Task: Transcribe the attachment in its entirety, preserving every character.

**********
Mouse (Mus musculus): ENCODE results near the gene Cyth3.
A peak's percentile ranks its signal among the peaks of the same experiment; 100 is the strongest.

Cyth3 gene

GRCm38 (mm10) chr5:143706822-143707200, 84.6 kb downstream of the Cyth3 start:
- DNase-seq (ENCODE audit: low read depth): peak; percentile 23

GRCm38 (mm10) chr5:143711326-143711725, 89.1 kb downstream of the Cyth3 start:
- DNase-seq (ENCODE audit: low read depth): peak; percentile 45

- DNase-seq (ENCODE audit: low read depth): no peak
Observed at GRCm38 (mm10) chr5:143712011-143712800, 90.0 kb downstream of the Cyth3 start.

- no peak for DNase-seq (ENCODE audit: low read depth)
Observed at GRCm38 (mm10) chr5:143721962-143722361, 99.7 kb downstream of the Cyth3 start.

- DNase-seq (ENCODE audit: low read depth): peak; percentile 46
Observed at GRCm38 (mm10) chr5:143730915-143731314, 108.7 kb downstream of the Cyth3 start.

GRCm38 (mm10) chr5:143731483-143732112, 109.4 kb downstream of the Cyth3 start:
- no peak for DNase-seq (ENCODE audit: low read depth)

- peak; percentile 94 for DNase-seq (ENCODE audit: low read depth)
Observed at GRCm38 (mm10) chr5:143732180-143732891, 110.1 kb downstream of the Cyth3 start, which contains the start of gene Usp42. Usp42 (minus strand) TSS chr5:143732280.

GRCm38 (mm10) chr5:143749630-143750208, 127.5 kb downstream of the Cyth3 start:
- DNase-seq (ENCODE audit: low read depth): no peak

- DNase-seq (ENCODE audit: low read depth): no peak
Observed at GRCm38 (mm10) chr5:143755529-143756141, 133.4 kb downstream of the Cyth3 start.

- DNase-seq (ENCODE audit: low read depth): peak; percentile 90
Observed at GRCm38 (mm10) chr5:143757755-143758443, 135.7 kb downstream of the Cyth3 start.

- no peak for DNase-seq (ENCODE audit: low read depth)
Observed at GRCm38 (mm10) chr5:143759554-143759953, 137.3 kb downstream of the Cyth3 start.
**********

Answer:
Mouse (Mus musculus): ENCODE results near the gene Cyth3.
A peak's percentile ranks its signal among the peaks of the same experiment; 100 is the strongest.

Cyth3 gene

GRCm38 (mm10) chr5:143706822-143707200, 84.6 kb downstream of the Cyth3 start:
- DNase-seq (ENCODE audit: low read depth): peak; percentile 23

GRCm38 (mm10) chr5:143711326-143711725, 89.1 kb downstream of the Cyth3 start:
- DNase-seq (ENCODE audit: low read depth): peak; percentile 45

- DNase-seq (ENCODE audit: low read depth): no peak
Observed at GRCm38 (mm10) chr5:143712011-143712800, 90.0 kb downstream of the Cyth3 start.

- no peak for DNase-seq (ENCODE audit: low read depth)
Observed at GRCm38 (mm10) chr5:143721962-143722361, 99.7 kb downstream of the Cyth3 start.

- DNase-seq (ENCODE audit: low read depth): peak; percentile 46
Observed at GRCm38 (mm10) chr5:143730915-143731314, 108.7 kb downstream of the Cyth3 start.

GRCm38 (mm10) chr5:143731483-143732112, 109.4 kb downstream of the Cyth3 start:
- no peak for DNase-seq (ENCODE audit: low read depth)

- peak; percentile 94 for DNase-seq (ENCODE audit: low read depth)
Observed at GRCm38 (mm10) chr5:143732180-143732891, 110.1 kb downstream of the Cyth3 start, which contains the start of gene Usp42. Usp42 (minus strand) TSS chr5:143732280.

GRCm38 (mm10) chr5:143749630-143750208, 127.5 kb downstream of the Cyth3 start:
- DNase-seq (ENCODE audit: low read depth): no peak

- DNase-seq (ENCODE audit: low read depth): no peak
Observed at GRCm38 (mm10) chr5:143755529-143756141, 133.4 kb downstream of the Cyth3 start.

- DNase-seq (ENCODE audit: low read depth): peak; percentile 90
Observed at GRCm38 (mm10) chr5:143757755-143758443, 135.7 kb downstream of the Cyth3 start.

- no peak for DNase-seq (ENCODE audit: low read depth)
Observed at GRCm38 (mm10) chr5:143759554-143759953, 137.3 kb downstream of the Cyth3 start.